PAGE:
Concerns about rising house prices are exaggerated, says Property IQ spokesman Jonno Ingerson.
By Susan Edmunds
He spoke at the Bankers Association yesterday, where he said price growth of 13% year-on-year in Auckland was muchless than had been seen in previous property booms.
"I don't believe we're looking at a stressed market where a bubble has grown. There are still strong fundamentals that will continue to drive it up."
During the 1970s, growth rates had reached 40% year-on-year, he said. In the 1990s, it was 30%.
He said: "Maybe we're half-way there, maybe not. The economy is different but let's not get carried away and say values are overheated now because in a year's time you'll be screaming."
People should stop talking about a "New Zealand property market", he said, because most centres had not seen much house price growth at all.
Property IQ data shows that cities such as Hamilton and Tauranga are still seeing growth of less than 4% per year.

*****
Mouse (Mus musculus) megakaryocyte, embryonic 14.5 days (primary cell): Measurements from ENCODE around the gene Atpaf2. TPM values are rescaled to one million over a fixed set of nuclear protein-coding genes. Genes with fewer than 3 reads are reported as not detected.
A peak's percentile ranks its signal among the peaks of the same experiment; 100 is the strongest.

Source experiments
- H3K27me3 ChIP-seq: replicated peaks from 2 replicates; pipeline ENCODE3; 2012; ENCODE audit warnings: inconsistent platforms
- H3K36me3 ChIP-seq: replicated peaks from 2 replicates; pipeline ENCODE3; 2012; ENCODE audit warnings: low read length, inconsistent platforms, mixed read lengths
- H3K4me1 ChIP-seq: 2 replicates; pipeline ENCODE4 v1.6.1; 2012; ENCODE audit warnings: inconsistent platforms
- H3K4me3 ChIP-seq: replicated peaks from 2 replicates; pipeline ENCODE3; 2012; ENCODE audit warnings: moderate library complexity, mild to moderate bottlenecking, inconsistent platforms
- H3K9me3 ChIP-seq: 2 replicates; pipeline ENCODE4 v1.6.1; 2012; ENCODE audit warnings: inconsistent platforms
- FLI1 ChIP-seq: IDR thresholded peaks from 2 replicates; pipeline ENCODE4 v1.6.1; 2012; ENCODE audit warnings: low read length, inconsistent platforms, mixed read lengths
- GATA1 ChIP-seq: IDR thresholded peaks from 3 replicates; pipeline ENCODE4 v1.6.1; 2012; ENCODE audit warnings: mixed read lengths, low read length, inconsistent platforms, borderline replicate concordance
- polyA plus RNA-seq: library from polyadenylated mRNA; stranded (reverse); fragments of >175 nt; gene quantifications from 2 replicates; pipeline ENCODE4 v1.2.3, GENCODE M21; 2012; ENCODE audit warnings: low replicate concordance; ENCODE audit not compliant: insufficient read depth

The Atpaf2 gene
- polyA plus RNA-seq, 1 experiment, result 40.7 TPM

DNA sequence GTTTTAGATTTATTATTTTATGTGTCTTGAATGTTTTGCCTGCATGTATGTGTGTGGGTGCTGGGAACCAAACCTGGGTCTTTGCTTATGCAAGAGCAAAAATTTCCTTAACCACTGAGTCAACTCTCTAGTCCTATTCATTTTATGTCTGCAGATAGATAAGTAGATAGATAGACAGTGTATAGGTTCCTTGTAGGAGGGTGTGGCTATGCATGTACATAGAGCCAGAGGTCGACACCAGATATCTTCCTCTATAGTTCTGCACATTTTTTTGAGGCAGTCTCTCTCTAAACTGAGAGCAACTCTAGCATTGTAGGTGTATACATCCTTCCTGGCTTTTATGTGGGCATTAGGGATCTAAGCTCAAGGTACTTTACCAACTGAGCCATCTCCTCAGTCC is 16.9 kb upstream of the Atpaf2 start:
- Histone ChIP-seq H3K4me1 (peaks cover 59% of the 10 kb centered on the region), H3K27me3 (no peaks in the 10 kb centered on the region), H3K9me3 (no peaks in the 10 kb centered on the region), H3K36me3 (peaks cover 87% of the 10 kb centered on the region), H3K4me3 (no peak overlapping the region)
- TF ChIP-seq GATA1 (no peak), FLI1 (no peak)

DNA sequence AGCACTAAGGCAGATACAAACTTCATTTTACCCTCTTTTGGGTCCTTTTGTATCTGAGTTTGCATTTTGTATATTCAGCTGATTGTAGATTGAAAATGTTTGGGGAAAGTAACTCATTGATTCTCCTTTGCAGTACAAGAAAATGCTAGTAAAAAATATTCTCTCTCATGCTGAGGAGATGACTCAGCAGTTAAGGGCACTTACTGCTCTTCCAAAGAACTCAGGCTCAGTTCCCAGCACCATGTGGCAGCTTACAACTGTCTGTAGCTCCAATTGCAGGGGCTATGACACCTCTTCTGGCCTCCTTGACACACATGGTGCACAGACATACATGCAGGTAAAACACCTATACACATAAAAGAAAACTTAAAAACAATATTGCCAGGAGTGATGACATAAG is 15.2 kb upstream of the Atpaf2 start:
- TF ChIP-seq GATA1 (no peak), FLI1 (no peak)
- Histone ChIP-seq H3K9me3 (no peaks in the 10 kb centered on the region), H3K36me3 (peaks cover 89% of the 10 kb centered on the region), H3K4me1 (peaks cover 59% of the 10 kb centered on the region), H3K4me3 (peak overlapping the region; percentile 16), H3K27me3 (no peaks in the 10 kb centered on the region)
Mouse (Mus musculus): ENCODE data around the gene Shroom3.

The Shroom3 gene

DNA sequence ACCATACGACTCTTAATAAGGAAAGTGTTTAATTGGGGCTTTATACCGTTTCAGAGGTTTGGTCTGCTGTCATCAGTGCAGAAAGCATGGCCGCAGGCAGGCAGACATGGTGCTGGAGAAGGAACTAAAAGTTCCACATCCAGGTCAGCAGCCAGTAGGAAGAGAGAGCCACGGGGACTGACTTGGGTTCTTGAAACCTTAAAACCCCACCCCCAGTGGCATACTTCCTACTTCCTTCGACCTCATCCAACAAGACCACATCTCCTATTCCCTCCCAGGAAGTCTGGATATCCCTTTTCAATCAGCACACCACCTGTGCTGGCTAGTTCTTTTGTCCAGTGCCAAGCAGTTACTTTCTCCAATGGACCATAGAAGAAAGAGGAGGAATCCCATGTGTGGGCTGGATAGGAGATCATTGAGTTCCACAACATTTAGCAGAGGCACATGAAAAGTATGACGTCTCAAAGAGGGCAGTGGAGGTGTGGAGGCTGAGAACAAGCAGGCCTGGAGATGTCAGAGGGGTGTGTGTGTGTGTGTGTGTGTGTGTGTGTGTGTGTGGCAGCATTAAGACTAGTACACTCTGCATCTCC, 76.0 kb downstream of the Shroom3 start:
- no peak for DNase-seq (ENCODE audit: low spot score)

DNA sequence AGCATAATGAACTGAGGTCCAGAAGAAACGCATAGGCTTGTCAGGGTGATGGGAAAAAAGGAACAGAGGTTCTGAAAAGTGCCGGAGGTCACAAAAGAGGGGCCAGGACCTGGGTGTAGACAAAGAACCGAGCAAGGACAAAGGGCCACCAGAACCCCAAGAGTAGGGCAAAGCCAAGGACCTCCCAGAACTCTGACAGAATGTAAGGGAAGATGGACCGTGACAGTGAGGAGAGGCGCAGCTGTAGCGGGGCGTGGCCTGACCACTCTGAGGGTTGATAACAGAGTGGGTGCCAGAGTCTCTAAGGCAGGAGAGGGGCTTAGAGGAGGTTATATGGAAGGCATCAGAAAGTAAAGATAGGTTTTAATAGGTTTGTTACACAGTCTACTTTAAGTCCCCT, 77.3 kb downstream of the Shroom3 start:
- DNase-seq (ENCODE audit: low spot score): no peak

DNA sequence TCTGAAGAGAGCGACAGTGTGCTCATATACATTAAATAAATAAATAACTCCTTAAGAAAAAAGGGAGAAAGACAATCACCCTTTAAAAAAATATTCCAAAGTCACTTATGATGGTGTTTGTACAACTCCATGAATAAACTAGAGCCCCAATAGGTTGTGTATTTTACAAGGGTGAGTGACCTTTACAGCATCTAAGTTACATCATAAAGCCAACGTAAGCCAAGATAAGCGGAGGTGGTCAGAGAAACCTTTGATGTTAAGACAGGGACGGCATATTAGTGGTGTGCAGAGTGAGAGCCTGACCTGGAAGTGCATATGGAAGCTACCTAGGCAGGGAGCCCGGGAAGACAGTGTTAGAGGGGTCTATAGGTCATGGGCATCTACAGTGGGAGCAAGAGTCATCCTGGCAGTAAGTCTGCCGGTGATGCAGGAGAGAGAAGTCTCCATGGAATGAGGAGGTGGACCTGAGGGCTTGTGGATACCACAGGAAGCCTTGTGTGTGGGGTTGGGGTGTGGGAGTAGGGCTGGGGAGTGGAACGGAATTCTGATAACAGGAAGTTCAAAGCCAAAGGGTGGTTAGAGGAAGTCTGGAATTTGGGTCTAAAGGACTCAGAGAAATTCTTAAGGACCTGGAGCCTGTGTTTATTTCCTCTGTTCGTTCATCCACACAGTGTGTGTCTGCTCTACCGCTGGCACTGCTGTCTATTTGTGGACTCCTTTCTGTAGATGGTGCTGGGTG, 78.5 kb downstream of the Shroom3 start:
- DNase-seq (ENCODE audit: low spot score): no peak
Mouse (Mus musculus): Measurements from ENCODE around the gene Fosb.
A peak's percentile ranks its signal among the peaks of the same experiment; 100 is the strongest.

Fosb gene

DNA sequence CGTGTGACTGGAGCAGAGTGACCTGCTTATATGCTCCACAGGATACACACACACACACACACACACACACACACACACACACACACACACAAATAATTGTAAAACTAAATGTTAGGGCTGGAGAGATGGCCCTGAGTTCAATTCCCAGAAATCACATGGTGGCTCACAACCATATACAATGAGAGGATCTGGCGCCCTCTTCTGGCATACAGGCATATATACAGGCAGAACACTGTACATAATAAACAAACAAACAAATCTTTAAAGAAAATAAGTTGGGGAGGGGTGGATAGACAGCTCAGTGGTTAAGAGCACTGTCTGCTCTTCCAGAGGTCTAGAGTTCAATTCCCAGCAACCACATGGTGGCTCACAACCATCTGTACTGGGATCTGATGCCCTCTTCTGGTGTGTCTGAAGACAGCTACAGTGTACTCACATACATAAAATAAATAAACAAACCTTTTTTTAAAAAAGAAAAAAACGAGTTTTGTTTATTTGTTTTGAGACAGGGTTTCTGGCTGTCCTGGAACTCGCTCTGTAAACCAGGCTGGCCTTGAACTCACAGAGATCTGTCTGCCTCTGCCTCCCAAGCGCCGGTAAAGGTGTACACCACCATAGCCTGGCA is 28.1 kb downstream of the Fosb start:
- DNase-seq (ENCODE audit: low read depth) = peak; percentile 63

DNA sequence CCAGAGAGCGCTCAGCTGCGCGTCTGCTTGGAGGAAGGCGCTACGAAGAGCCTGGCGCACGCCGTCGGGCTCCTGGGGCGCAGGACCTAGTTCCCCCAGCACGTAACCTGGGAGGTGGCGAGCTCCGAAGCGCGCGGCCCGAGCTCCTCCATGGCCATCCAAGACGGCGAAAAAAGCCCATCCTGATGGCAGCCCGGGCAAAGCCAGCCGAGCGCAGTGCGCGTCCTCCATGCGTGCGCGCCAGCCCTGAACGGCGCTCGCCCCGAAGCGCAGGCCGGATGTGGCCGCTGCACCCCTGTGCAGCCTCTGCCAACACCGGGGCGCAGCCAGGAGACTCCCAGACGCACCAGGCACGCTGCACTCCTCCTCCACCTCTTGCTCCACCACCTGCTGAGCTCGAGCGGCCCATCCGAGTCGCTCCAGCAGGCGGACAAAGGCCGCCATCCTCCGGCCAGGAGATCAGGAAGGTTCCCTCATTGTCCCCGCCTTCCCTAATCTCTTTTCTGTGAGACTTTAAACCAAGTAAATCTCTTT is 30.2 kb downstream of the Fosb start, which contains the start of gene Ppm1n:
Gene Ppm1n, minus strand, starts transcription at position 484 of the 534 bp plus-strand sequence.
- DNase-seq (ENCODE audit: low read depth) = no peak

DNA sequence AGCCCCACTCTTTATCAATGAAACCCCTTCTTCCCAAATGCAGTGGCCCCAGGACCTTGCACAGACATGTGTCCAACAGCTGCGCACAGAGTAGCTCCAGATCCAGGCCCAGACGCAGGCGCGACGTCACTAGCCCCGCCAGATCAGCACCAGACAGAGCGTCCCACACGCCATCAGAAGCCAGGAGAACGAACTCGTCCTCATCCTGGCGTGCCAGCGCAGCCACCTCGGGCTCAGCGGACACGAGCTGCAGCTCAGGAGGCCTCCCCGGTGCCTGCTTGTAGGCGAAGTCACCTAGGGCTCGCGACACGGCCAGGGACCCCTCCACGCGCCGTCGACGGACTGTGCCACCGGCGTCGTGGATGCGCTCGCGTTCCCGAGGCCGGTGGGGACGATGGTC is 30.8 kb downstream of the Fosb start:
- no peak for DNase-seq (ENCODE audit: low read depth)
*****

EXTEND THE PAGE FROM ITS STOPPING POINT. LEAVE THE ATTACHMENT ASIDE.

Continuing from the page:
Even within Auckland, there was a lot of variation, Ingerson said. "It's premature to say the Auckland market needs to bre stopped dead in its tracks. What is happening is not exceptional."
Research shows that buyers had started to baulk at the prices in inner-city suburbs of Auckland over recent months and moved further out, but were starting to filter back in again.
QV's latest data shows that nationwide residential prices increased 8.1% in the year to July, and 3.1% over the past three months. Prices are now 7.5% up on what they were in late 2007, the last market peak. But Ingerson said that was almost entirely driven by the influence of the two biggest cities.